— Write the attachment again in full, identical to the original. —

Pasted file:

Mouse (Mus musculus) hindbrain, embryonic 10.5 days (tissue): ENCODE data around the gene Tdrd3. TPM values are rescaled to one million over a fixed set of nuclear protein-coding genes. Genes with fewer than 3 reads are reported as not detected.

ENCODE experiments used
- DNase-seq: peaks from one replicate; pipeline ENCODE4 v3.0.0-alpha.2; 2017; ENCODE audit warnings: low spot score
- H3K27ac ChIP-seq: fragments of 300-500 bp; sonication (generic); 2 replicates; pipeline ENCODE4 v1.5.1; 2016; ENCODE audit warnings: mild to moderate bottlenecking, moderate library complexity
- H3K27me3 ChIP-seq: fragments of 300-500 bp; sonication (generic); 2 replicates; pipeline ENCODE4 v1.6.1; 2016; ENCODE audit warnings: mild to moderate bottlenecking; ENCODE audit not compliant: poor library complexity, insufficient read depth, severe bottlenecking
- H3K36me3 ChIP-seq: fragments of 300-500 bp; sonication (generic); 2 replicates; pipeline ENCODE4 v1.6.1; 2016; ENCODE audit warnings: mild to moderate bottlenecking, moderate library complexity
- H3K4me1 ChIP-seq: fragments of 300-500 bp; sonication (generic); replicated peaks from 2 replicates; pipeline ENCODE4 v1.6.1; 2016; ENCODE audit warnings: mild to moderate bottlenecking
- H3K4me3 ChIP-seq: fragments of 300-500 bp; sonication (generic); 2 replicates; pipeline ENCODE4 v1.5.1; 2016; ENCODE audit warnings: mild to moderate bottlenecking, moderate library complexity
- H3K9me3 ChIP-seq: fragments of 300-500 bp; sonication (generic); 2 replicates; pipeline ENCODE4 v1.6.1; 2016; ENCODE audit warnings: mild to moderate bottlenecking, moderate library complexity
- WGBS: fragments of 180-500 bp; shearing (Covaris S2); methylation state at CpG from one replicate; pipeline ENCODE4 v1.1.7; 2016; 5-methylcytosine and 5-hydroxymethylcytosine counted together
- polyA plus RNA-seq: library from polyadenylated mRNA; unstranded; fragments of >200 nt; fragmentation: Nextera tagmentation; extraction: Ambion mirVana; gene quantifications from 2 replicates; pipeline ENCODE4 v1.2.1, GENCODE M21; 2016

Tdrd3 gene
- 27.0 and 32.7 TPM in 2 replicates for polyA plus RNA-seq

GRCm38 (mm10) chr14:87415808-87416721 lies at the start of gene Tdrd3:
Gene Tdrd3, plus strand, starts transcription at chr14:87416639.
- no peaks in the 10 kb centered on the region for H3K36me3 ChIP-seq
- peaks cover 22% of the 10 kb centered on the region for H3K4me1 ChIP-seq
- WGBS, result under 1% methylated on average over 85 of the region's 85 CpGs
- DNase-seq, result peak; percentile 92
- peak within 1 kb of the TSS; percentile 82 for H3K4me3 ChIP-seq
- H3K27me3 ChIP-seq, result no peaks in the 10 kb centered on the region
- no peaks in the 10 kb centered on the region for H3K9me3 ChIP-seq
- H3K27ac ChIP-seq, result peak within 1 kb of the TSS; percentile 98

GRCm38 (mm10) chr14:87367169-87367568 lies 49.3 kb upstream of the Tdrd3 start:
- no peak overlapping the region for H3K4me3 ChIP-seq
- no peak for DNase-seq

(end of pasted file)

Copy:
Mouse (Mus musculus) hindbrain, embryonic 10.5 days (tissue): ENCODE data around the gene Tdrd3. TPM values are rescaled to one million over a fixed set of nuclear protein-coding genes. Genes with fewer than 3 reads are reported as not detected.

ENCODE experiments used
- DNase-seq: peaks from one replicate; pipeline ENCODE4 v3.0.0-alpha.2; 2017; ENCODE audit warnings: low spot score
- H3K27ac ChIP-seq: fragments of 300-500 bp; sonication (generic); 2 replicates; pipeline ENCODE4 v1.5.1; 2016; ENCODE audit warnings: mild to moderate bottlenecking, moderate library complexity
- H3K27me3 ChIP-seq: fragments of 300-500 bp; sonication (generic); 2 replicates; pipeline ENCODE4 v1.6.1; 2016; ENCODE audit warnings: mild to moderate bottlenecking; ENCODE audit not compliant: poor library complexity, insufficient read depth, severe bottlenecking
- H3K36me3 ChIP-seq: fragments of 300-500 bp; sonication (generic); 2 replicates; pipeline ENCODE4 v1.6.1; 2016; ENCODE audit warnings: mild to moderate bottlenecking, moderate library complexity
- H3K4me1 ChIP-seq: fragments of 300-500 bp; sonication (generic); replicated peaks from 2 replicates; pipeline ENCODE4 v1.6.1; 2016; ENCODE audit warnings: mild to moderate bottlenecking
- H3K4me3 ChIP-seq: fragments of 300-500 bp; sonication (generic); 2 replicates; pipeline ENCODE4 v1.5.1; 2016; ENCODE audit warnings: mild to moderate bottlenecking, moderate library complexity
- H3K9me3 ChIP-seq: fragments of 300-500 bp; sonication (generic); 2 replicates; pipeline ENCODE4 v1.6.1; 2016; ENCODE audit warnings: mild to moderate bottlenecking, moderate library complexity
- WGBS: fragments of 180-500 bp; shearing (Covaris S2); methylation state at CpG from one replicate; pipeline ENCODE4 v1.1.7; 2016; 5-methylcytosine and 5-hydroxymethylcytosine counted together
- polyA plus RNA-seq: library from polyadenylated mRNA; unstranded; fragments of >200 nt; fragmentation: Nextera tagmentation; extraction: Ambion mirVana; gene quantifications from 2 replicates; pipeline ENCODE4 v1.2.1, GENCODE M21; 2016

Tdrd3 gene
- 27.0 and 32.7 TPM in 2 replicates for polyA plus RNA-seq

GRCm38 (mm10) chr14:87415808-87416721 lies at the start of gene Tdrd3:
Gene Tdrd3, plus strand, starts transcription at chr14:87416639.
- no peaks in the 10 kb centered on the region for H3K36me3 ChIP-seq
- peaks cover 22% of the 10 kb centered on the region for H3K4me1 ChIP-seq
- WGBS, result under 1% methylated on average over 85 of the region's 85 CpGs
- DNase-seq, result peak; percentile 92
- peak within 1 kb of the TSS; percentile 82 for H3K4me3 ChIP-seq
- H3K27me3 ChIP-seq, result no peaks in the 10 kb centered on the region
- no peaks in the 10 kb centered on the region for H3K9me3 ChIP-seq
- H3K27ac ChIP-seq, result peak within 1 kb of the TSS; percentile 98

GRCm38 (mm10) chr14:87367169-87367568 lies 49.3 kb upstream of the Tdrd3 start:
- no peak overlapping the region for H3K4me3 ChIP-seq
- no peak for DNase-seq